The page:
I recently set out to see if coverage of the WNBA could generate views. I’ve long been a fan of the league and adding a daily post to my agenda, created a considerable workload. I had to do it so I could counter commentary that the W doesn’t generate views and support. The result was eye-catching, but not surprising. A new series on a site that covers sports as it relates to the sneaker industry was capable of generating:
The first column of numbers is the amount each article was viewed. This was an organic test and it showed considerable interest as I continued to write about the W. I couldn’t continue this because it added an additional hour to my day for unpaid sports writing. What it did verify is that there is an audience for women’s sports. I already knew this, but it was critical that I provide an additional amount of support to my discussion since I’m attempting to offset the prominence of comedian Bill Burr who performed a bit stating that women had to do better in supporting a women’s league. The discussion is much more nuanced than a simple joke, but his point has validity in Statista data showing men support the league at a much higher rate than women.
What does this have to do with Saysh and the latest sneaker from the startup? Allyson Felix left Nike after being horribly treated by the Swoosh during her maternity. She is now transitioning from the track to the next phase of her life in entrepreneurship. Her goal is to empower women and a natural direction for her was in sneakers. She could have signed with another brand, but controlling her situation was more important. Saysh was born of necessity. She needed spikes and worked with a team to create her own brand. She became the most decorated track and field athlete in U.S. history. She capped off her career with an amazing World Championship where she was invited back to participate in the 400m relay team after she admittedly had been eating chicken wings and enjoying her retirement, lol.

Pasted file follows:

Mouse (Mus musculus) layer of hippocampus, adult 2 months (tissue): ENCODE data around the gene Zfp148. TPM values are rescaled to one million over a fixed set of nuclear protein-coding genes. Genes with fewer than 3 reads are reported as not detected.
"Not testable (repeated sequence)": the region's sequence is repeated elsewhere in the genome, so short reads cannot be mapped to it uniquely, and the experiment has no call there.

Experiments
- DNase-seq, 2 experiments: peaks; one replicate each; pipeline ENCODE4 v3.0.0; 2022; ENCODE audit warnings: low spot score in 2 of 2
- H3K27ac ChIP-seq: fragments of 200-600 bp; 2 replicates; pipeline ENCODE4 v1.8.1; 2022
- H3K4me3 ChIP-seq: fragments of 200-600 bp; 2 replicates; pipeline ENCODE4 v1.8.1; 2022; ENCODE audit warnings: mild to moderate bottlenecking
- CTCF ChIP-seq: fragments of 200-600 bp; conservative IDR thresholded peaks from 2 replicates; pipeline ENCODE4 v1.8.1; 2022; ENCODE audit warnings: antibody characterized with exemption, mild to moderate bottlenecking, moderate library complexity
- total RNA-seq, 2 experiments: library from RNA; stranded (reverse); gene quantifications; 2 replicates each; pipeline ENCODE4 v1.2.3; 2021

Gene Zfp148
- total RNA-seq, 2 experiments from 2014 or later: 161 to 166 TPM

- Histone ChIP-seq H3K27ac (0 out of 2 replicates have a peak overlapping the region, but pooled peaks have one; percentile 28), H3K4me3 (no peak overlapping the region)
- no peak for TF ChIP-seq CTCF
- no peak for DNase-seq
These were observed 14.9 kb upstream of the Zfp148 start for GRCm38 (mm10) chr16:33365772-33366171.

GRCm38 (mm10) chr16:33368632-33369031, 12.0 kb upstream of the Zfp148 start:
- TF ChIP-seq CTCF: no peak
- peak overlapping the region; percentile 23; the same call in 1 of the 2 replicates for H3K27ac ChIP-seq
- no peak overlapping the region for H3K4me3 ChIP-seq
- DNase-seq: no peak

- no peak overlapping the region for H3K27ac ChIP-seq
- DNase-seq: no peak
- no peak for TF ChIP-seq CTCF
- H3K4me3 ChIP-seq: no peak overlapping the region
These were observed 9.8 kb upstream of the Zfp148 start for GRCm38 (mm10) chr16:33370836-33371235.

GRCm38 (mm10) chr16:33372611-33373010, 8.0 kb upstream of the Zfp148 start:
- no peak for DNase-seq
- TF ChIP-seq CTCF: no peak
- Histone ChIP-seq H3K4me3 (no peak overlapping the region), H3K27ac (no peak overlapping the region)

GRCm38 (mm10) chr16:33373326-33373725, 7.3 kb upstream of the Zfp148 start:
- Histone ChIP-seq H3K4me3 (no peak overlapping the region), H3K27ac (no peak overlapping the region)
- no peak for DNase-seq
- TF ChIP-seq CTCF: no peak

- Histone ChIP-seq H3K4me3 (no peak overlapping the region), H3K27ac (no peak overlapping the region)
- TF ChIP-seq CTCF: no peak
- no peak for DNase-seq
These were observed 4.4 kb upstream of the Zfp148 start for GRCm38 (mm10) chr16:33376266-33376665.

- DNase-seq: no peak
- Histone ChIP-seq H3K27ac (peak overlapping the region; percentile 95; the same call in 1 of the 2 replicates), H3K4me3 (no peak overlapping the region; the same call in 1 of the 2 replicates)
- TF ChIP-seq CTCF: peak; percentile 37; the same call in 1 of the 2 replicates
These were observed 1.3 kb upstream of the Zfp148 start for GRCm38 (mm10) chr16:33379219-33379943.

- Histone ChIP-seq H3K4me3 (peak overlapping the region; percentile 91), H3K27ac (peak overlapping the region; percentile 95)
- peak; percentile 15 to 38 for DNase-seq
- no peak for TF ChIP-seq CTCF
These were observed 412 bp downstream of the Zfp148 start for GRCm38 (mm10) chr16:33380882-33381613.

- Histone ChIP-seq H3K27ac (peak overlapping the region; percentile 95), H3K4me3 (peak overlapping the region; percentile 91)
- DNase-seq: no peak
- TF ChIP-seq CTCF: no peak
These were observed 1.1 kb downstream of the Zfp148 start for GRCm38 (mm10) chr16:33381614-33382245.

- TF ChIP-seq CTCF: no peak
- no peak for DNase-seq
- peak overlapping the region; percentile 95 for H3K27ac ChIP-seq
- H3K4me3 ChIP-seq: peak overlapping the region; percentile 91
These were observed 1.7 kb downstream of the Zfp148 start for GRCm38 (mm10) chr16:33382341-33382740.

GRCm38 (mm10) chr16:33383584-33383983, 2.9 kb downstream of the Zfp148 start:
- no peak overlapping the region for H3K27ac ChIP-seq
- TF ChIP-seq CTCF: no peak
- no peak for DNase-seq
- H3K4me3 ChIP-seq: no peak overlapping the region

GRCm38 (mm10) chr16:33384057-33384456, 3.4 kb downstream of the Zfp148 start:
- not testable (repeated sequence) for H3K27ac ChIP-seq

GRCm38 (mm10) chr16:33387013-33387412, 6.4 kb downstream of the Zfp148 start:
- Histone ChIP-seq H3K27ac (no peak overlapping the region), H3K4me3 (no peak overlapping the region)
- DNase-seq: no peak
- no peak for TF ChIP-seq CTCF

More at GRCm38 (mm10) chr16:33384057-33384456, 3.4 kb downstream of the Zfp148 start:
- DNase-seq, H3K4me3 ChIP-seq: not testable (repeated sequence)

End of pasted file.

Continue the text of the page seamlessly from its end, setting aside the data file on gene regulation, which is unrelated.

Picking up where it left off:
I explained recently that women’s track and field was more popular than men’s. I also showed how much more viewership a women’s track event garnered than all of the “major” sports. I analyzed the data in an article discussing the tarnished legacy of Nike, but my words entered an echo chamber. The reality is that Nike dominates cool and women sneakerheads aren’t leaning in to support a brand like Saysh. They are attempting to hit on SNKRS and share their multitude of Nike and Jordan Brand kicks in their closet.
It isn’t my intent to point a finger at women in sneaker culture. The goal is to highlight the importance of seeking out and listening to the amazing stories around Saysh and the development of its latest sneaker, designed by Elan Hawkins. Élan Hawkins studied five years of Industrial design, earning a degree in Bachelors in Fine Arts and graduated number one in her class. Elan and Allyson have completely to deliver a stunning new entry into the product mix of Saysh, but this is a sneaker designed for women, by women. While I can support by sharing this message, like Bill Burr quipped, the brand needs women to help tell these stories. This is not a request for sympathy, but it is an ask that you take the time to visit the links in this article and if you think the kicks are dope, share the info. If you’re mom, aunt, sister, daughter, wife needs a pair of sneakers, consider Saysh. I honestly don’t think I’ve seen more beautiful discussions and photography in the sneaker world. This project feels like love.